In PLoS Genetics this week, Patrick Schorderet and Denis Duboule at Switzerland's Federal Institute of Technology discuss the "structural and functional differences in the long, non-coding RNA Hotair in mouse and human." In particular, Schorderet and Duboule say that "the cognate mouse Hotair is poorly conserved in sequence" and add that "its absence, along with the deletion of the HoxC cluster, has surprisingly little effect in vivo, neither on the expression pattern or transcription efficiency, nor on the amount of K27me3 coverage of different Hoxd target genes."
A trio of investigators at the Centre for Genomic Regulation in Barcelona this week reports its use of an "integrative analysis and evolutionary conservation to identify features that predict when the loss of a regulatory interaction is detrimental in the … transcription network of budding yeast." The researchers say that the strength of an interaction and its location and context in a promoter, among other properties, "associate to some extent with the interaction importance." Taken together, the team says that the features it describes in its PLoS Genetics paper "predict quite well whether the loss of a regulatory interaction is detrimental across many promoters and for many different transcription factors."
Over in PLoS One, researchers at Rutgers University in New Jersey, along with their colleagues, report on their computational exploration of the "transcriptional regulation of systemic inflammatory responses through a human endotoxemia model." Using a data set from human blood leukocytes, the team says it extracted a set of temporal dynamic pro-inflammatory responses. "Our analysis ... allows for the construction of a dynamic representation of the temporal transcriptional regulatory program across the host, deciphering possible combinatorial interactions among factors under which they might be active," the authors write.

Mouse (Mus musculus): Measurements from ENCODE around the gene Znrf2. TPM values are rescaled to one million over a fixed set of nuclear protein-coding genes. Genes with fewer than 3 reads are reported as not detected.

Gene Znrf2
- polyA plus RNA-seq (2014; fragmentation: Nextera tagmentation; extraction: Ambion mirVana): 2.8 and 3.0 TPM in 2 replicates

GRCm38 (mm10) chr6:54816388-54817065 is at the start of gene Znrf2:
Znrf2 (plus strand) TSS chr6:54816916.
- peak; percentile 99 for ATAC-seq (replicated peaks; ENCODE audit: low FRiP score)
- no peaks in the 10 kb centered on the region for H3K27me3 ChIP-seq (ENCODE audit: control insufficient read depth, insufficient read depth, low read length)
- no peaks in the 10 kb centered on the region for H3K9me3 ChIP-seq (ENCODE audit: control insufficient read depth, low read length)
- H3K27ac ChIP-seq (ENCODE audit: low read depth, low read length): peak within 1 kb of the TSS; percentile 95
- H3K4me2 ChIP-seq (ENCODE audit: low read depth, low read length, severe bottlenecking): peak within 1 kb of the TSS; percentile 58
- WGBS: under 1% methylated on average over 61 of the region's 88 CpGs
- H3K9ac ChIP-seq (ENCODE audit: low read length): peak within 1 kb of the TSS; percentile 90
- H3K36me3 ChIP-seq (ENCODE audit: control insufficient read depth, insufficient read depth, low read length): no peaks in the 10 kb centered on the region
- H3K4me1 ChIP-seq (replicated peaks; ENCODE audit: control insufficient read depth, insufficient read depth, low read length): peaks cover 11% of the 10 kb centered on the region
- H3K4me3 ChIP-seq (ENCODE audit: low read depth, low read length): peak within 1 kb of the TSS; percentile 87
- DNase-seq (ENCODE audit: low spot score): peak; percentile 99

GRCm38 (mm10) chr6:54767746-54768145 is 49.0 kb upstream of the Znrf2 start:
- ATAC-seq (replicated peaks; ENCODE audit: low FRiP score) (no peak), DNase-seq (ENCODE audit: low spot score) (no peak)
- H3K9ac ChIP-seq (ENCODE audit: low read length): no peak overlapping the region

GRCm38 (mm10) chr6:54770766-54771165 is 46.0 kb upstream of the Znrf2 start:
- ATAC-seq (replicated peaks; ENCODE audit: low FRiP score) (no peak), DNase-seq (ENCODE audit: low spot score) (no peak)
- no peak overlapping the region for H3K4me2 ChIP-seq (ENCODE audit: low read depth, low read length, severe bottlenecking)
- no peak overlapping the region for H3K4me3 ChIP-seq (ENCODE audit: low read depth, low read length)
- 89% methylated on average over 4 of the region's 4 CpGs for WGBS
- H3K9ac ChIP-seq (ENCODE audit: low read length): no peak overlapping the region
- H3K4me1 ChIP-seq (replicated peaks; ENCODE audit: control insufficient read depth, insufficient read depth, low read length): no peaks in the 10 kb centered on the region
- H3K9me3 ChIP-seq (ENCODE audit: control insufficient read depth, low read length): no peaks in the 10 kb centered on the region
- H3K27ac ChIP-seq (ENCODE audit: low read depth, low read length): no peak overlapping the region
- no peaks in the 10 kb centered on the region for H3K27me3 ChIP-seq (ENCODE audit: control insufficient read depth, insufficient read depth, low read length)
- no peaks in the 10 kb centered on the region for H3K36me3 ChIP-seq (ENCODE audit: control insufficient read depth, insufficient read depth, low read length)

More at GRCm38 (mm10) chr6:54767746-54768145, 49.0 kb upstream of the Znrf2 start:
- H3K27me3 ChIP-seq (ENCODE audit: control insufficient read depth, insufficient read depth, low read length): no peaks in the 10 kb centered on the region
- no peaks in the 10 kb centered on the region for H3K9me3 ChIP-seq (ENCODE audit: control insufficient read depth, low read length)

And in PLoS Computational Biology this week, Sebastian Schultheiss at the Friedrich Miescher Laboratory of the Max Planck Society presents "ten simple rules for providing a scientific Web resource." Among them, Schultheiss says that researchers ought to know their user bases. "Come up with a use case: when and how will another researcher want to use what you are offering? When you know who you are developing for, many decisions become very straightforward," he says. Schultheiss adds that it's important to "provide ample documentation and listen to feedback. ... It will be worth your while to set up a channel of communication with your users."